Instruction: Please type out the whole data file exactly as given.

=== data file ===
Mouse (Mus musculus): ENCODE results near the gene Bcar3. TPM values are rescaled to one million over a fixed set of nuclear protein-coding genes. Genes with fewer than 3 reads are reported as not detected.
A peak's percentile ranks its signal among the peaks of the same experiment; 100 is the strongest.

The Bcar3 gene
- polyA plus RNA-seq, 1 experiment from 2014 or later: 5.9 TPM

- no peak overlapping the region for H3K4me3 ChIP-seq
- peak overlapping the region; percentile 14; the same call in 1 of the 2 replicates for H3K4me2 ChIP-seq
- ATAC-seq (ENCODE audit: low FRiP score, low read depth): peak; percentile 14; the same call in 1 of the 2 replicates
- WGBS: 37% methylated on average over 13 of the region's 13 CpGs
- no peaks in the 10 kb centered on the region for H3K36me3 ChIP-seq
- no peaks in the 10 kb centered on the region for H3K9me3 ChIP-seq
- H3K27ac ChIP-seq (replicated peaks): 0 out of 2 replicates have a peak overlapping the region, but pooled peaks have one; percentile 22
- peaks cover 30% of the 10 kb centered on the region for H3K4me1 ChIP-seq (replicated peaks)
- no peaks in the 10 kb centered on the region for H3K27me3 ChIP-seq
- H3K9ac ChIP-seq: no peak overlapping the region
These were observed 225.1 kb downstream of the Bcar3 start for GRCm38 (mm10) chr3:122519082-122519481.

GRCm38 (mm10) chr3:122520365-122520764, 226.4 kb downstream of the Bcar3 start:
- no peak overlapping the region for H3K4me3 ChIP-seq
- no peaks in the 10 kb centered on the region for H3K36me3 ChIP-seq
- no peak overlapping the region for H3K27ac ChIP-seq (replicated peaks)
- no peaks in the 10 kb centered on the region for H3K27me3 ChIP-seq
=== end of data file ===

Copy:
Mouse (Mus musculus): ENCODE results near the gene Bcar3. TPM values are rescaled to one million over a fixed set of nuclear protein-coding genes. Genes with fewer than 3 reads are reported as not detected.
A peak's percentile ranks its signal among the peaks of the same experiment; 100 is the strongest.

The Bcar3 gene
- polyA plus RNA-seq, 1 experiment from 2014 or later: 5.9 TPM

- no peak overlapping the region for H3K4me3 ChIP-seq
- peak overlapping the region; percentile 14; the same call in 1 of the 2 replicates for H3K4me2 ChIP-seq
- ATAC-seq (ENCODE audit: low FRiP score, low read depth): peak; percentile 14; the same call in 1 of the 2 replicates
- WGBS: 37% methylated on average over 13 of the region's 13 CpGs
- no peaks in the 10 kb centered on the region for H3K36me3 ChIP-seq
- no peaks in the 10 kb centered on the region for H3K9me3 ChIP-seq
- H3K27ac ChIP-seq (replicated peaks): 0 out of 2 replicates have a peak overlapping the region, but pooled peaks have one; percentile 22
- peaks cover 30% of the 10 kb centered on the region for H3K4me1 ChIP-seq (replicated peaks)
- no peaks in the 10 kb centered on the region for H3K27me3 ChIP-seq
- H3K9ac ChIP-seq: no peak overlapping the region
These were observed 225.1 kb downstream of the Bcar3 start for GRCm38 (mm10) chr3:122519082-122519481.

GRCm38 (mm10) chr3:122520365-122520764, 226.4 kb downstream of the Bcar3 start:
- no peak overlapping the region for H3K4me3 ChIP-seq
- no peaks in the 10 kb centered on the region for H3K36me3 ChIP-seq
- no peak overlapping the region for H3K27ac ChIP-seq (replicated peaks)
- no peaks in the 10 kb centered on the region for H3K27me3 ChIP-seq